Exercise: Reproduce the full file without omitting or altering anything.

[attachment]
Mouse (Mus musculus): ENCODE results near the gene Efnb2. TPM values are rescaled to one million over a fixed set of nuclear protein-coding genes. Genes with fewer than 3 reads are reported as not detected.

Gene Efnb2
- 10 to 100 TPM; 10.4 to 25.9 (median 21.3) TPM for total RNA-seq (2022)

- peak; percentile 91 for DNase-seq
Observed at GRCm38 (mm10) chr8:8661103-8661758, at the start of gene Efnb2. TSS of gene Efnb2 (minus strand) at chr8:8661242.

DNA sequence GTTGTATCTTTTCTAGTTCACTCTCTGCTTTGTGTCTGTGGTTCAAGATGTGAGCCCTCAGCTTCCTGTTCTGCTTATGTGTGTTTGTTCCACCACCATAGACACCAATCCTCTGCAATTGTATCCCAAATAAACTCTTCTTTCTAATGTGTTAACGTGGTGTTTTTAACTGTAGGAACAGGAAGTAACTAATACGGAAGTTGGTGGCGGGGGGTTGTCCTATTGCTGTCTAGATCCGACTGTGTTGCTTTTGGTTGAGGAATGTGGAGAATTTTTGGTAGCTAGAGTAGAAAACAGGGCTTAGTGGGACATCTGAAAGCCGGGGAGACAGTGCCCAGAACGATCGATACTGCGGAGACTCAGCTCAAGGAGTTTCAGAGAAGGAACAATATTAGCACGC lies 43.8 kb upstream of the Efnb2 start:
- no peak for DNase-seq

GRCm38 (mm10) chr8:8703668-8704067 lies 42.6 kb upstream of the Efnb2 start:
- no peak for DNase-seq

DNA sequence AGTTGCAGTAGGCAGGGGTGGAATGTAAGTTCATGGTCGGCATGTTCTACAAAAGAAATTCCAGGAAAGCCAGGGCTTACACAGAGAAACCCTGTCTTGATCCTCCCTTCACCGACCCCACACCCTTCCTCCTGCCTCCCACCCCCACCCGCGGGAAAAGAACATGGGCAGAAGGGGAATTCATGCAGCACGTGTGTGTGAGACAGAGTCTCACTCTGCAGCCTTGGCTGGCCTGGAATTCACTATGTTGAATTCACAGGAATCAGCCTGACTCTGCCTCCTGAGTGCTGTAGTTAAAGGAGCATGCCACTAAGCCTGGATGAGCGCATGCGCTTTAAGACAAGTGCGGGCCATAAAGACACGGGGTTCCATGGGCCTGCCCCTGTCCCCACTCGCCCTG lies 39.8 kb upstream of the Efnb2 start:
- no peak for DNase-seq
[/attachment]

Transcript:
Mouse (Mus musculus): ENCODE results near the gene Efnb2. TPM values are rescaled to one million over a fixed set of nuclear protein-coding genes. Genes with fewer than 3 reads are reported as not detected.

Gene Efnb2
- 10 to 100 TPM; 10.4 to 25.9 (median 21.3) TPM for total RNA-seq (2022)

- peak; percentile 91 for DNase-seq
Observed at GRCm38 (mm10) chr8:8661103-8661758, at the start of gene Efnb2. TSS of gene Efnb2 (minus strand) at chr8:8661242.

DNA sequence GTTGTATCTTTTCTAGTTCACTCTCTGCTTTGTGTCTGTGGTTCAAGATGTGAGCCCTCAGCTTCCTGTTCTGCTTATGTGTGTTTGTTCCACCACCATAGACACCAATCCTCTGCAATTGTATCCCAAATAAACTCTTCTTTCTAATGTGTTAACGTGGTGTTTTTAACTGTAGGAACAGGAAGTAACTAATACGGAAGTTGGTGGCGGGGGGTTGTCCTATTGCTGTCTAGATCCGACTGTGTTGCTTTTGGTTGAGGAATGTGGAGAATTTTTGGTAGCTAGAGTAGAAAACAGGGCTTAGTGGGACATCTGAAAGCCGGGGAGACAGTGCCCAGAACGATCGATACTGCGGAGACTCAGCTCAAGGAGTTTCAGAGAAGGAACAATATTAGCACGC lies 43.8 kb upstream of the Efnb2 start:
- no peak for DNase-seq

GRCm38 (mm10) chr8:8703668-8704067 lies 42.6 kb upstream of the Efnb2 start:
- no peak for DNase-seq

DNA sequence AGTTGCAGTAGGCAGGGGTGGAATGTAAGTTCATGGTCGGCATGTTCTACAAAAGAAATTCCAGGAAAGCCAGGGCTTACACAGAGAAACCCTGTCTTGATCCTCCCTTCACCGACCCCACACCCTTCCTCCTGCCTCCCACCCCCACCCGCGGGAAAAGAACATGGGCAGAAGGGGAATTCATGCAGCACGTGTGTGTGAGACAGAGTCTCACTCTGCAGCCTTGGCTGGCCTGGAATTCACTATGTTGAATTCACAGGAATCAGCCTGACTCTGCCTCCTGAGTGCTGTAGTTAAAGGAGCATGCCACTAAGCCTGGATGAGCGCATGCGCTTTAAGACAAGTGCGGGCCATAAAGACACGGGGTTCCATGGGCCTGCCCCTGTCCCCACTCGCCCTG lies 39.8 kb upstream of the Efnb2 start:
- no peak for DNase-seq